A Note on Economic Theorizing and “Imperfect” Information

by Don Boudreaux on April 14, 2014

in Economics, Reality Is Not Optional

Warning: Wonky

Gregory Griffin e-mailed to ask me to elaborate on the significance of today’s Quotation of the Day.  This quotation is the one in which George Stigler criticizes economists who (I now paraphrase Stigler) regard markets in which traders are not fully informed as being “imperfect.”  Stigler’s point is that economists should treat information no differently than they treat every other scarce good or service – namely, as a valuable item that is possible to acquire in economically excessive amounts.  At some point, the value (although positive) of additional information is less than is the (also positive) cost of acquiring that additional information.

(There are some trenchant Austrian glosses upon this insight.  Information and knowledge are indeed economically unique in some ways.  Yet the elementary truth and importance of the insight conveyed here by Stigler stand, despite being ignored by too many economists.)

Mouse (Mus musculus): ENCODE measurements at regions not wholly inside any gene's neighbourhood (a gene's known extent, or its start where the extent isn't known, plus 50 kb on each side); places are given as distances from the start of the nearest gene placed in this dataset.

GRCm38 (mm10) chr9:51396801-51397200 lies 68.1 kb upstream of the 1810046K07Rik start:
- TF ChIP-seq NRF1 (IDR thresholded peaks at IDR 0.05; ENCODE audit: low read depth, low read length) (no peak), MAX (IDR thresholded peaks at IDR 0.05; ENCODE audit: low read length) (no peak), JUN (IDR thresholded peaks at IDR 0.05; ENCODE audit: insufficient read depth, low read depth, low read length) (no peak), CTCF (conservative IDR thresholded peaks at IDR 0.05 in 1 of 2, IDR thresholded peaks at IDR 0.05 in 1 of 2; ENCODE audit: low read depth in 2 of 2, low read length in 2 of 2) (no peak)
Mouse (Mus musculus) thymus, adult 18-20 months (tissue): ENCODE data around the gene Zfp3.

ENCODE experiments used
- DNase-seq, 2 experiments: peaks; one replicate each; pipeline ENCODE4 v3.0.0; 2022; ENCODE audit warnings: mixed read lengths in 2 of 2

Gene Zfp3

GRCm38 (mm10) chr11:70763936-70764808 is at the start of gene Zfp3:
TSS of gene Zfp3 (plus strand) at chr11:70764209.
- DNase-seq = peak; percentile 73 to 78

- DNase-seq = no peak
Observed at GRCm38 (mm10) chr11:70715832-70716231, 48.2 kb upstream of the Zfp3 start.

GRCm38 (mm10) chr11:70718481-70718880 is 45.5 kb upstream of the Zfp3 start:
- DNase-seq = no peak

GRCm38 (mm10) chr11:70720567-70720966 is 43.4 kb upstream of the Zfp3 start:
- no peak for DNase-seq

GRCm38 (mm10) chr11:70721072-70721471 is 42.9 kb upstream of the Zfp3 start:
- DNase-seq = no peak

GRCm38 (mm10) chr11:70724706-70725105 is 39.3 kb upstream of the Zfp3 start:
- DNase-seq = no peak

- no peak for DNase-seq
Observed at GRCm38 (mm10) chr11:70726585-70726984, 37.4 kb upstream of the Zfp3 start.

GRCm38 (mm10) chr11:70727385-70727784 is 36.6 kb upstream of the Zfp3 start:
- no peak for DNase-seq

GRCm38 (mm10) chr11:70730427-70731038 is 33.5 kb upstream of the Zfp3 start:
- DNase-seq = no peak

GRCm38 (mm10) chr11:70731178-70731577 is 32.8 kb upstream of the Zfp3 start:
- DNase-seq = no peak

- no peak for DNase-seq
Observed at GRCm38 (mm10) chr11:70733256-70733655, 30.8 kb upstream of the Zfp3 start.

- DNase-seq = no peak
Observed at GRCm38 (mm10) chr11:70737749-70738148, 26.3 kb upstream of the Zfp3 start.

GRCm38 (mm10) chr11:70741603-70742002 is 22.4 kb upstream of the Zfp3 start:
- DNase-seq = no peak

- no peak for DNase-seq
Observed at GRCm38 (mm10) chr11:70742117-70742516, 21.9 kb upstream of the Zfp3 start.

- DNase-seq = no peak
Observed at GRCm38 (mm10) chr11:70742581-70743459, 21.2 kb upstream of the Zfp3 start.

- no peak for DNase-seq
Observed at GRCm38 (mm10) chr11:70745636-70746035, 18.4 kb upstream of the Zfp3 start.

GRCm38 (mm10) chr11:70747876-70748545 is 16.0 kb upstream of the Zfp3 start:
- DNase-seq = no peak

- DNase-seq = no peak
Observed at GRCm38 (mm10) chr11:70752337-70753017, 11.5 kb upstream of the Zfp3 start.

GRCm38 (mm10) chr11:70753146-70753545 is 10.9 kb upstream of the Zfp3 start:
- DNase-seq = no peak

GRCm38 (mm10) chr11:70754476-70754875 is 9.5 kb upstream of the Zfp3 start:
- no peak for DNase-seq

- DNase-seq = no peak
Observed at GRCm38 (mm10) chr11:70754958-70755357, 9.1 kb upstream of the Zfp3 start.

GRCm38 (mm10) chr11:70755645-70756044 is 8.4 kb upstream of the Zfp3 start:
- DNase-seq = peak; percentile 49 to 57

Words and labels matter.  When used carelessly, words and labels can mislead.  Economists routinely build models of markets in which people are assumed to have perfect information (which is to say, models in which all potentially relevant information is acquired costlessly by all people ‘acting’ in the models).  Such ‘perfect-information’ models yield certain predictions about how markets operate and of what the results of those operations will be.  Not surprisingly, these predictions are generally quite agreeable – that is, they satisfy our instincts about what good market operations and outcomes ought to be.

With perfect information, no one gets fooled; no one errs; no one takes unjustified advantage of anyone else; no one fails to seize the most valuable opportunities available to him or her.  The outcomes of perfect-information markets generally seem to be, not surprisingly, ideal or perfect.  Prices are always ‘right.’  No one ever suffers any inconvenience, loss, or other ill consequence of being less than fully (“perfectly”) informed.